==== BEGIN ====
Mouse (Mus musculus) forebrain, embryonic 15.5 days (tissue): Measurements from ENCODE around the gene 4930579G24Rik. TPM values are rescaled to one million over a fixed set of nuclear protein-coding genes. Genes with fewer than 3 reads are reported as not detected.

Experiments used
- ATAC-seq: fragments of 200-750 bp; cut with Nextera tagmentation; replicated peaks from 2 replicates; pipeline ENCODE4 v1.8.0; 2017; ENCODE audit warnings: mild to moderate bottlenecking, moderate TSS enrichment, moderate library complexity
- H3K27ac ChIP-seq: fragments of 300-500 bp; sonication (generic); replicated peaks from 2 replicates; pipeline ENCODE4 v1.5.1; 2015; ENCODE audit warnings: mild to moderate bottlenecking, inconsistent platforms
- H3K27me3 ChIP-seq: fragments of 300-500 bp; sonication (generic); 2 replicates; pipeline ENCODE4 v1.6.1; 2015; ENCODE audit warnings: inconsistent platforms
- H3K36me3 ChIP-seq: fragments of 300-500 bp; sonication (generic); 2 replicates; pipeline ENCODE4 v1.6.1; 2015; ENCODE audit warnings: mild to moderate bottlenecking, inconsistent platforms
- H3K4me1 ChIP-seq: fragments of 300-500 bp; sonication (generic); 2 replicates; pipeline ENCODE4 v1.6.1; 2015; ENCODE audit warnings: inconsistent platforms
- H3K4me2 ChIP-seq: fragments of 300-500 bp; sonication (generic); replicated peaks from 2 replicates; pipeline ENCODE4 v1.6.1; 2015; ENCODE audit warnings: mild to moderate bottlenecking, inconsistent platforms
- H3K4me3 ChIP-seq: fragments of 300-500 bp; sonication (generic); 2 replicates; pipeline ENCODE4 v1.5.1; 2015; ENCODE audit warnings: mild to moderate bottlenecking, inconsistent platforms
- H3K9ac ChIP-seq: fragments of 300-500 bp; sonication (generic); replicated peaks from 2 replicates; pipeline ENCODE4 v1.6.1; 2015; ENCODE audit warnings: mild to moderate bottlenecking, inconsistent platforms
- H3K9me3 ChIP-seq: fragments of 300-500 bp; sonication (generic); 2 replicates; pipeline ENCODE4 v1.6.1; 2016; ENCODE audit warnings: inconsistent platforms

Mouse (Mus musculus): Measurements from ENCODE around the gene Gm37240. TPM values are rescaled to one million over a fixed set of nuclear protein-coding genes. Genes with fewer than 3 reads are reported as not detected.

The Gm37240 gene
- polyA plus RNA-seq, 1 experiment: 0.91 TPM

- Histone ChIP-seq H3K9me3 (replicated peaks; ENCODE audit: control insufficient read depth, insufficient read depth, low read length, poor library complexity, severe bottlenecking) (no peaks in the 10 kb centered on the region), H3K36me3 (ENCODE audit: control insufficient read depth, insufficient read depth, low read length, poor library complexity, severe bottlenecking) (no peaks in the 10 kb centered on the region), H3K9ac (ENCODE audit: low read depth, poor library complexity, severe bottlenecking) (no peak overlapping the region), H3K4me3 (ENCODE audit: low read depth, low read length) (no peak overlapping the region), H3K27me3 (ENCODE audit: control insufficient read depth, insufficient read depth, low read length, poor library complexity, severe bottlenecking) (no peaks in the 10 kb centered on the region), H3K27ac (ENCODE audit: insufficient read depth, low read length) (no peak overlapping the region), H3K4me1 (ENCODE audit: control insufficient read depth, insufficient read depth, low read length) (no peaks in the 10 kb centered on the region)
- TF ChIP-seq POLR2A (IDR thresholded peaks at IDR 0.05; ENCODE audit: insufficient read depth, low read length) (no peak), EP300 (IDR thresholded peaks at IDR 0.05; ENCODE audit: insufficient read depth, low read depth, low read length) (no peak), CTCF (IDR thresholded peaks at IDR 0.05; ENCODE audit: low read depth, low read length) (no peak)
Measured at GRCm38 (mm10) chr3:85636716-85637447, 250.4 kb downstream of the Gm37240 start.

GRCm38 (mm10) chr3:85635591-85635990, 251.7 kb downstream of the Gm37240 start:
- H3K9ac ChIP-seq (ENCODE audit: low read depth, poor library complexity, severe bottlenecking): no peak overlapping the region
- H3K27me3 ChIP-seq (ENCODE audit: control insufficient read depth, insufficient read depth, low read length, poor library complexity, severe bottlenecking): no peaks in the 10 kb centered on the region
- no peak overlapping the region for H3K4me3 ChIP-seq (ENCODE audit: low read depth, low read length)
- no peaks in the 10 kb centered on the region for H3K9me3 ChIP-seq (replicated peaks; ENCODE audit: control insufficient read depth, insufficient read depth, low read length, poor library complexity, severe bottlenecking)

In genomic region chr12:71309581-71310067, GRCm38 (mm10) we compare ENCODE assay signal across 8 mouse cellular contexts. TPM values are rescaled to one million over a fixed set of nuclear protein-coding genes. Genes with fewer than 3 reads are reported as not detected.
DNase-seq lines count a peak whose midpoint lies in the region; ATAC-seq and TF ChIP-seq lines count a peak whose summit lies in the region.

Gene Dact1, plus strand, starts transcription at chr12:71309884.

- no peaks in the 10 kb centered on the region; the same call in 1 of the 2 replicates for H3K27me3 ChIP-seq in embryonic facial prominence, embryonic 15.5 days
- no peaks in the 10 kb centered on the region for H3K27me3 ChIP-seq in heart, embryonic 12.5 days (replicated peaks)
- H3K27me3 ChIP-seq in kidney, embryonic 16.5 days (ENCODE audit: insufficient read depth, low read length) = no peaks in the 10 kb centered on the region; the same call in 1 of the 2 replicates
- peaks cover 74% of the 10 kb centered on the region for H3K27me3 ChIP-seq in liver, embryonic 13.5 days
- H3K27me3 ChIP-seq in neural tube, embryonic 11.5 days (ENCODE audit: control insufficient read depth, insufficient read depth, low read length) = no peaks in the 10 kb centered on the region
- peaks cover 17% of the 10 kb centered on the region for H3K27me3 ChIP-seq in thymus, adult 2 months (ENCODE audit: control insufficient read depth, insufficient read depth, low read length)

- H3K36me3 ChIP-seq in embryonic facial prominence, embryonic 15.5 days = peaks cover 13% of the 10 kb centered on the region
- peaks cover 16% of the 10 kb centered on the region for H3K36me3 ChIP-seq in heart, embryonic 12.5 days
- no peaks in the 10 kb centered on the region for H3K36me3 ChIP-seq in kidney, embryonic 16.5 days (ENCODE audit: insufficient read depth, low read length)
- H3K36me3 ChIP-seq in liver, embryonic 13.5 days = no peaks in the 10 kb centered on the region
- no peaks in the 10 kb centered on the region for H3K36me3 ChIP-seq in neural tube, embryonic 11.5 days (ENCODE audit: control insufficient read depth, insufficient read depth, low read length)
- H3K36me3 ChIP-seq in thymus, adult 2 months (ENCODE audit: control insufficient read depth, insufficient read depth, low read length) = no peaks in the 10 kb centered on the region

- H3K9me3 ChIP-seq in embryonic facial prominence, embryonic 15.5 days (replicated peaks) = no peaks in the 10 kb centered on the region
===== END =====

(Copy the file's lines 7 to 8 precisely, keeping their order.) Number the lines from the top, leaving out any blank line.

- H3K4me1 ChIP-seq: fragments of 300-500 bp; sonication (generic); 2 replicates; pipeline ENCODE4 v1.6.1; 2015; ENCODE audit warnings: inconsistent platforms
- H3K4me2 ChIP-seq: fragments of 300-500 bp; sonication (generic); replicated peaks from 2 replicates; pipeline ENCODE4 v1.6.1; 2015; ENCODE audit warnings: mild to moderate bottlenecking, inconsistent platforms